Attacking Paley’s argument: How clock parts CAN assemble themselves into a functioning clock.

March 12, 2008 | By | 1 Reply More

Here’s a clever video that challenges the commonly mentioned creationist claim (based on William Paley’s arguments) that evolution is impossible for the same reasons that it is impossible for the parts of a clock to assemble themselves into a functioning clock.

Here’s the main point made by this video: When discussing evolution, make sure you are comparing apples to apples (clocks are not living organisms). And beware straw man arguments.


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Category: Evolution, Science

About the Author ()

Erich Vieth is an attorney focusing on consumer law litigation and appellate practice. He is also a working musician and a writer, having founded Dangerous Intersection in 2006. Erich lives in the Shaw Neighborhood of St. Louis, Missouri, where he lives half-time with his two extraordinary daughters.

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  1. Dan Klarmann says:

    This nice video sidesteps the issue of the straw man argument. The original argument goes:

    If you chop a watch into its pieces and put them in a box and shake it, you will never get a watch. Therefore it was designed.

    The valid comparison would be:

    If you chop a child into its component parts and put them in a box and shake it, you will never get a child.

    Or is that piling the argumentum ad absurdum fallacy onto the straw man complaint?

    This video presents a nice artificial environment for a watch to develop following the rules of evolution. It well illustrates how evolution works, to those who already understand what computer programs do.

    However, there is another model that I think is superior: The watch actually did evolve in a natural environment.

    Timepieces have been around for several thousand years. Each generation of clockmakers tried essentially random variations on previous designs. As designs become more complex, generations shortened to model-years.

    Those "designs" that did better were copied and proliferated.

    Sundials, sand (hourglasses), and water clocks gave way to pendulums and weights, gave way to springs and torsion-wheels, then split to a line using batteries and vibrating crystals and then one using atomic wave counters. An evolutionary tree. Sundials, sand timers, and pendulum clocks still exist and continue to evolve, but only in small niches. Many proto-clocks exist only in fossil form in museums. These help us understand the connections between other species of clock that still exist.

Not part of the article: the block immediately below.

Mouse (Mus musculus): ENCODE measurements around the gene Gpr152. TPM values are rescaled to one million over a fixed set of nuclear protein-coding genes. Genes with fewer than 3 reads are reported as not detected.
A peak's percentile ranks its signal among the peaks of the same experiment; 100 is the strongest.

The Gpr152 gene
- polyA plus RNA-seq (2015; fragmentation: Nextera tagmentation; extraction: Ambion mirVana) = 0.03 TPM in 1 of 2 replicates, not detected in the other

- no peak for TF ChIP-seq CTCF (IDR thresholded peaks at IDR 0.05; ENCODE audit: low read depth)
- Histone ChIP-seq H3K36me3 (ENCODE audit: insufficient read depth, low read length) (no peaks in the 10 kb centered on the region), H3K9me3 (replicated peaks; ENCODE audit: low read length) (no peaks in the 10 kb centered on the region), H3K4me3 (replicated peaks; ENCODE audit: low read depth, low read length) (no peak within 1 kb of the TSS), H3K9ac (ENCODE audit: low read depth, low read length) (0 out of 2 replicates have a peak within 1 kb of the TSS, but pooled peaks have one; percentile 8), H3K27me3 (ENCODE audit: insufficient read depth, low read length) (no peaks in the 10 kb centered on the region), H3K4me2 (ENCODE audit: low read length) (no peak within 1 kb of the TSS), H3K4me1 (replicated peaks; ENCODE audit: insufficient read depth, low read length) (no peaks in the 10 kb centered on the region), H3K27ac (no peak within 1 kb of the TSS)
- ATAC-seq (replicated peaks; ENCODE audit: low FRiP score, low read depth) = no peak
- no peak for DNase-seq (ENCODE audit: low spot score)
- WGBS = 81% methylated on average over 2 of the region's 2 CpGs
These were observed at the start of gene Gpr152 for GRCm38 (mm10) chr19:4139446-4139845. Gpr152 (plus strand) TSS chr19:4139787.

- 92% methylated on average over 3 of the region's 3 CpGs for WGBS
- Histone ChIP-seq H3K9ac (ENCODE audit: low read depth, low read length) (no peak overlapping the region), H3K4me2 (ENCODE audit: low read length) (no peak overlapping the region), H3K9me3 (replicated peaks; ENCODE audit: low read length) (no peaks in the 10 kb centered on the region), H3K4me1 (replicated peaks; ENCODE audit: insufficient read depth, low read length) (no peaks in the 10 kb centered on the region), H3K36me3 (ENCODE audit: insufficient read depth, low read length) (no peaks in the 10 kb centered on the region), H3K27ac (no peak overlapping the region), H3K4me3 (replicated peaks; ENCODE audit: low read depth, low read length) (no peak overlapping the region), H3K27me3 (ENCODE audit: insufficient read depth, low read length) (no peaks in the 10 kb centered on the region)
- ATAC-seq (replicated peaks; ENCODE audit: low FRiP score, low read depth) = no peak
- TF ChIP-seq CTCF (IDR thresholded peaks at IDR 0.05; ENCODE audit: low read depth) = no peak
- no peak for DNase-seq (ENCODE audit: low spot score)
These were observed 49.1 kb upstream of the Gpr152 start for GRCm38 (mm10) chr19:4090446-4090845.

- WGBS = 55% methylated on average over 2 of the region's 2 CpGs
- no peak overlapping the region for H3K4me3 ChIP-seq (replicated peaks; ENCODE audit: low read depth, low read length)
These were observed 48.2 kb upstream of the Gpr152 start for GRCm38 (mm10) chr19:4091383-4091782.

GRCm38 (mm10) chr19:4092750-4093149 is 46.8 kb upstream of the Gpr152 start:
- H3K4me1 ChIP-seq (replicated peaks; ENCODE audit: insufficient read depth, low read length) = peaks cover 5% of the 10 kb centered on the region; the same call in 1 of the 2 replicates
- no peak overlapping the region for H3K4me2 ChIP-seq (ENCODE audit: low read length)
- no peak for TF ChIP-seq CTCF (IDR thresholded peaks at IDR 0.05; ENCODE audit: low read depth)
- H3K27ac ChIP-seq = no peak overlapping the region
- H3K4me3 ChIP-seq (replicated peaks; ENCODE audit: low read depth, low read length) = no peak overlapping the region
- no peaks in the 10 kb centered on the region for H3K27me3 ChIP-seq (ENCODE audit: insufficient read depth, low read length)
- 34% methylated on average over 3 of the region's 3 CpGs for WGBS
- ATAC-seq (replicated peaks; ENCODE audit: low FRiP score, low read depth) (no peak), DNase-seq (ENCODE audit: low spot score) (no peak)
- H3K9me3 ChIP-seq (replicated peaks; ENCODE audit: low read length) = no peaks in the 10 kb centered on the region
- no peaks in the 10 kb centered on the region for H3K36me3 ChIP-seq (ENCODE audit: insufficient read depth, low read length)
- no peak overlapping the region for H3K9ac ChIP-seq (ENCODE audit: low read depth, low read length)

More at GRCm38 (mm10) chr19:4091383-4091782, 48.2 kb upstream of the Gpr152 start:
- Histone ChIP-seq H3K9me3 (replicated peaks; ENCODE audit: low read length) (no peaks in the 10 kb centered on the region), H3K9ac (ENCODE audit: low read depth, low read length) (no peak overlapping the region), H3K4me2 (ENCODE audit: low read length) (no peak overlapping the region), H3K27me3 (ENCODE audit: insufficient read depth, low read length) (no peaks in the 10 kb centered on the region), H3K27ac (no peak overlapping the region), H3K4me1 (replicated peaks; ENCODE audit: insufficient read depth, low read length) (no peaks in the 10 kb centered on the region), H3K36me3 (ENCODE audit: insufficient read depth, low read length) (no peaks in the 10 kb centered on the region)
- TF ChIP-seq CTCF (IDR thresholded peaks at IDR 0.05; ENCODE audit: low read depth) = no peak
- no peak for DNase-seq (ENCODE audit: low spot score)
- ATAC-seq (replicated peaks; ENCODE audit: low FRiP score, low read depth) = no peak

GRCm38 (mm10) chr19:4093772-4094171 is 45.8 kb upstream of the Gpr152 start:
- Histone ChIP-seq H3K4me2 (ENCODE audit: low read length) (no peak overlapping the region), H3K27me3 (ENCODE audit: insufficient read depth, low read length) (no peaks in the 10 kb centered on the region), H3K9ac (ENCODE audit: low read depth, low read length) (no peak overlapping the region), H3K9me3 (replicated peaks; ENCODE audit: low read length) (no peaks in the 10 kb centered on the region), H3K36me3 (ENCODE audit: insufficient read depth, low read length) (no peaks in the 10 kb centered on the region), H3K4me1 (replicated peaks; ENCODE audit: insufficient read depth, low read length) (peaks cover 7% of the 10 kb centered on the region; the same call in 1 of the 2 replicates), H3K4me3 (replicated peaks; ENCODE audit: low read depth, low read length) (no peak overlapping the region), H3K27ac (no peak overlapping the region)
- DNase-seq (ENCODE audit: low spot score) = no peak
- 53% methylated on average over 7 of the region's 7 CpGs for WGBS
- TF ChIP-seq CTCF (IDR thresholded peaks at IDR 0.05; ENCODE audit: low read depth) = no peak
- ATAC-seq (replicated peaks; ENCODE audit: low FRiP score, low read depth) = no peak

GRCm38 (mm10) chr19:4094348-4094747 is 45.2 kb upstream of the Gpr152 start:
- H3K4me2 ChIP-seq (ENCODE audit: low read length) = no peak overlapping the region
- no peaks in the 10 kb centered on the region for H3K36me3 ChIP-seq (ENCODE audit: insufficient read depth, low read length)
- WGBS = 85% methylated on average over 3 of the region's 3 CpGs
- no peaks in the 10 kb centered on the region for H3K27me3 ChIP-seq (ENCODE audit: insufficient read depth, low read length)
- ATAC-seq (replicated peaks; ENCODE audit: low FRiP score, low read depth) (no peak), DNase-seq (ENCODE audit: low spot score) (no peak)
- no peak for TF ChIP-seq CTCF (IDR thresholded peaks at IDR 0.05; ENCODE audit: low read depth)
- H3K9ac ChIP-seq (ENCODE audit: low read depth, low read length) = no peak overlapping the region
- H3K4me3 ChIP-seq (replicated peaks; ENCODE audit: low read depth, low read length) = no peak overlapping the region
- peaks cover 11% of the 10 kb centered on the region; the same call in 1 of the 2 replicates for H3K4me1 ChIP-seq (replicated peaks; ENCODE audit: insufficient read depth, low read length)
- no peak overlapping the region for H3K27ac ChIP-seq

The single sun-hand (hours) developed a faster hand for minute (my-nute) intervals, and a slower hand for days. Then even a second-order minute-interval hand appeared. The days hand, and even month and year hands still exist in some rare, nearly extinct models.

    Note: "Hand" refers to digit zones in many modern clocks. I've had clocks with digit flaps, Nixie tubes(1950's), LED (1970's), LCD, TFT, and other electronic displays.

    The division into 60 parts for minutes and seconds came from astronomy: The constellations (hand) spin almost perfectly 360 times slower than days, and 360 is a convenient number to divide many ways (360 = 3x4x5x6 = 6×60). Talk to God about the inadequacy of his almost 360 day year design. The design for slower day and year hands then evolved backwards for the faster minute and second hands.

    The selector for successful watches is not a designer, but the aggregate pool of consumers. As anyone who studies mob psychology knows, a mob is not an intelligent entity, but a powerful mover of events, nevertheless.

    How did a watch evolve from a clock? Anyone who knows maritime history is familiar with the saga of developing a timepiece that could stay accurate in many temperatures and humidities and orientation and vibration situations. This was necessary to know your longitude (East-West position) until GPS came along. This selected for smaller, lighter, and position-independent clocks. The natural extension was to get lighter and smaller until every "civilized" man could carry one. The step from pocket to wrist was another natural advantage; both hands free while still able to see the time.

    Watches and clocks are essentially different breeds of each timekeeping species. They regularly interbreed producing novelties, and sometimes the next dominant species.

    GPS is a side branch of clockmaking. It became possible with the combination of rocket technology, and clocks that remain accurate to within a nanosecond. A nanosecond is how long it takes a signal in space (photon, radio signal, etc) to travel about 11 inches. Your computer does 2 or 3 complete cycles in a nanosecond.

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